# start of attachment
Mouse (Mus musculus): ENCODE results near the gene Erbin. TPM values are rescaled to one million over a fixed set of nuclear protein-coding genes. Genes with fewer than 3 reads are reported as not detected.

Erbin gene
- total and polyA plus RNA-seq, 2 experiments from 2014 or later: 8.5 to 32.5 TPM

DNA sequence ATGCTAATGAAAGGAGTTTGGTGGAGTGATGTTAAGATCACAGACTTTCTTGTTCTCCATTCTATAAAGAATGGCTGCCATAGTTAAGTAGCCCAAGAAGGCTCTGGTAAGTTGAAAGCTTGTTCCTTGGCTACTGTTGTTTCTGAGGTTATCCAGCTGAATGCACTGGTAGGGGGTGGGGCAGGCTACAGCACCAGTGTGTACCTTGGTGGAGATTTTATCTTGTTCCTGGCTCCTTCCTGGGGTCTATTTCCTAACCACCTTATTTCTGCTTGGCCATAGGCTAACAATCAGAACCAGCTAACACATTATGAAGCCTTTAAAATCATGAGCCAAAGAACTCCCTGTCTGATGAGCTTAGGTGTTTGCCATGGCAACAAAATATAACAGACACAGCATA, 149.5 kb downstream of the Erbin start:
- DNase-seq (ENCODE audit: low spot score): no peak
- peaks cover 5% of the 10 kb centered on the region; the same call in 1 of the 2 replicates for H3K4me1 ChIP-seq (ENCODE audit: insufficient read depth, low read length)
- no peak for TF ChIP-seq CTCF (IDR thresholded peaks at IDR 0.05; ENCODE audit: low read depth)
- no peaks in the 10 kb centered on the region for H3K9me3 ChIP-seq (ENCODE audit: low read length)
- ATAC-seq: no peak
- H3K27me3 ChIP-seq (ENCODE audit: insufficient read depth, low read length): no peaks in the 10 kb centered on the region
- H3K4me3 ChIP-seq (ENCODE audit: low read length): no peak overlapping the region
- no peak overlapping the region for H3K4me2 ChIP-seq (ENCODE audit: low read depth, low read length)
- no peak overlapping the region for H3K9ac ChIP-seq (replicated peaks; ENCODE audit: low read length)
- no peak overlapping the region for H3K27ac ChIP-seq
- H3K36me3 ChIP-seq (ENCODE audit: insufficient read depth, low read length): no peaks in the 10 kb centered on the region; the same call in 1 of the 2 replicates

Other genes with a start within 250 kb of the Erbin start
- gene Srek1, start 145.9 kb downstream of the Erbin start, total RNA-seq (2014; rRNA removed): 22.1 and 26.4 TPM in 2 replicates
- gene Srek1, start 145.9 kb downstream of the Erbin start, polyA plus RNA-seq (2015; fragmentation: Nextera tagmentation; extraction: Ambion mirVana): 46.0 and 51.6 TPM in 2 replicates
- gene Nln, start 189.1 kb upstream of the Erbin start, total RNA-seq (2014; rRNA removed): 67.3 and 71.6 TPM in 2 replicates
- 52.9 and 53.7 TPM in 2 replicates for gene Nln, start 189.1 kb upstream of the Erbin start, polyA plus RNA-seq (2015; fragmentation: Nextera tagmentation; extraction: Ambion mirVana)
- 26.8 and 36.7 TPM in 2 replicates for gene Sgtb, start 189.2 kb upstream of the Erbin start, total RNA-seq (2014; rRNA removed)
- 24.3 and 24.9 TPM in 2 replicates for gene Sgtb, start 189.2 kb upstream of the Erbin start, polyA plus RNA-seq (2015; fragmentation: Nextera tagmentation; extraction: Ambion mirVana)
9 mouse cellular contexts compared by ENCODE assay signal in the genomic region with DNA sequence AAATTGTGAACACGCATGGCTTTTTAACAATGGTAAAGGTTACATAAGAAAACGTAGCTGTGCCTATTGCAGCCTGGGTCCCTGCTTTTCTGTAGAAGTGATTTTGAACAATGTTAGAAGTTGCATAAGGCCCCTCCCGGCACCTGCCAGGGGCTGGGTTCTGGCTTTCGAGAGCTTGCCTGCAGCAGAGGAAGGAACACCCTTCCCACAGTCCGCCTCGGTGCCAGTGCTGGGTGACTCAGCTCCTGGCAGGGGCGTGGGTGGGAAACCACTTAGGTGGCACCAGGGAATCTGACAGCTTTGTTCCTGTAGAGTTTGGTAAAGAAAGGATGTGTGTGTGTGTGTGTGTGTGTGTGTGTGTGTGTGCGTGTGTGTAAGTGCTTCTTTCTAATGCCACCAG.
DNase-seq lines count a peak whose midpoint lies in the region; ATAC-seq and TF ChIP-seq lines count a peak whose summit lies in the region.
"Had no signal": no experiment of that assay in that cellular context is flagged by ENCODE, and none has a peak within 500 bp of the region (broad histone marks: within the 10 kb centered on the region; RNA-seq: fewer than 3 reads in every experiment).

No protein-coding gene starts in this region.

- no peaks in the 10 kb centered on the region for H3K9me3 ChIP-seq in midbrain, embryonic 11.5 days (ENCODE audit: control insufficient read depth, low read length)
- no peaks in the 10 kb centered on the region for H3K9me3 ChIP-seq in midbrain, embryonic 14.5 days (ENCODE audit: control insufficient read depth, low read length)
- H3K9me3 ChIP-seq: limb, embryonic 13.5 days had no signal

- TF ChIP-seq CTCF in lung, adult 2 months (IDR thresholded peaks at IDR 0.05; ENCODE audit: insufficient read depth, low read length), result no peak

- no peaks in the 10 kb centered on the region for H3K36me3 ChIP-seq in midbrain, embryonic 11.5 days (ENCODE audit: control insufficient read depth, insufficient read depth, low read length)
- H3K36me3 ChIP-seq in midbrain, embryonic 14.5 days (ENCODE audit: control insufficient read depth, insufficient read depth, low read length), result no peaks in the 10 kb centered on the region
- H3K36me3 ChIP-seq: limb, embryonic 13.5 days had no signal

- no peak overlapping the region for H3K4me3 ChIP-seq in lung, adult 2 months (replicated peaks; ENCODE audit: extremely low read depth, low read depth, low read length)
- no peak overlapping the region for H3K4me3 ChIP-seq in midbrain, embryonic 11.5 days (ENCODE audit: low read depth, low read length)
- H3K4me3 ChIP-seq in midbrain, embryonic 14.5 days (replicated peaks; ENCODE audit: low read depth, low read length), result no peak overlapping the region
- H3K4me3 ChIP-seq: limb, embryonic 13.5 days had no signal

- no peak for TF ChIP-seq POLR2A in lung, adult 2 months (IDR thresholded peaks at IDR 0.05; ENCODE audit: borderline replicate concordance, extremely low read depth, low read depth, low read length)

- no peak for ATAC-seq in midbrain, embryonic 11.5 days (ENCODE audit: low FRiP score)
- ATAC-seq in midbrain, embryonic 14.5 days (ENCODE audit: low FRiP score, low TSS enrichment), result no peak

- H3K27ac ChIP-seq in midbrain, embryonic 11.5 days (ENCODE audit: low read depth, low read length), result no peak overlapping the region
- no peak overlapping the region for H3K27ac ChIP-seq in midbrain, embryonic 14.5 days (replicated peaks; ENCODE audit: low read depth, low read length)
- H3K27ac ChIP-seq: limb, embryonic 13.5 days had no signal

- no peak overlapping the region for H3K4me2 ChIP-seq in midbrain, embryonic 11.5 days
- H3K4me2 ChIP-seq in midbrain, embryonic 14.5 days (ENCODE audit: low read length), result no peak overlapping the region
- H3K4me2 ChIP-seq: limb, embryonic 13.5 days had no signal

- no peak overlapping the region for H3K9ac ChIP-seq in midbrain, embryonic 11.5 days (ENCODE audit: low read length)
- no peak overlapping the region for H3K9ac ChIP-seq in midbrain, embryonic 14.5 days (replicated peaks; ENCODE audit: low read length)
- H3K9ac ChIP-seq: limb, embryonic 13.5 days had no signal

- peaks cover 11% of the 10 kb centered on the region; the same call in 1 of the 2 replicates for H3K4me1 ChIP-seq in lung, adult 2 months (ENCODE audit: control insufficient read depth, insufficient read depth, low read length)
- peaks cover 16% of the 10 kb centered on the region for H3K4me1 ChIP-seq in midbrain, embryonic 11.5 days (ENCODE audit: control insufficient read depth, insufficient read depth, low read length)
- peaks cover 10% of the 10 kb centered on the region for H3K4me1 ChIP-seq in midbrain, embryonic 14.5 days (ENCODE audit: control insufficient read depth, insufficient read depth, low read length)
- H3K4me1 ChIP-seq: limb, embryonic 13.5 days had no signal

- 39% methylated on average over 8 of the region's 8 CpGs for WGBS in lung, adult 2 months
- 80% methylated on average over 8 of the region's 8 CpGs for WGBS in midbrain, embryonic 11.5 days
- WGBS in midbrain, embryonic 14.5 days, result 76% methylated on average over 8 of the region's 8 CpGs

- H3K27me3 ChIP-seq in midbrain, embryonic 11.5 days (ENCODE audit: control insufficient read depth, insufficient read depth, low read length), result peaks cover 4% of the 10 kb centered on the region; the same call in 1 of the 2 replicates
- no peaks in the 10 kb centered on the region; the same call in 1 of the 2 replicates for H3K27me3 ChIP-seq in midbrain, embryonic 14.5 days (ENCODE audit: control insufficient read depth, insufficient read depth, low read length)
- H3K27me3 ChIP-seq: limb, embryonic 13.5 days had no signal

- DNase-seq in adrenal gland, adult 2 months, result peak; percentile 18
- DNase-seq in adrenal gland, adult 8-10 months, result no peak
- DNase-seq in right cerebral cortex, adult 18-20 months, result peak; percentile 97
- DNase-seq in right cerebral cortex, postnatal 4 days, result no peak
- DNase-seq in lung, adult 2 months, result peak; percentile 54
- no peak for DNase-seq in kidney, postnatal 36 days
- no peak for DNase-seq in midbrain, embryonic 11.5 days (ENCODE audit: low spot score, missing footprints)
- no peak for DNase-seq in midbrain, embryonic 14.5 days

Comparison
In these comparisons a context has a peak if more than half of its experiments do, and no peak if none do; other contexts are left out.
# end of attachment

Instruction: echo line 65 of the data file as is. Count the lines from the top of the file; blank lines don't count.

- no peak for DNase-seq in kidney, postnatal 36 days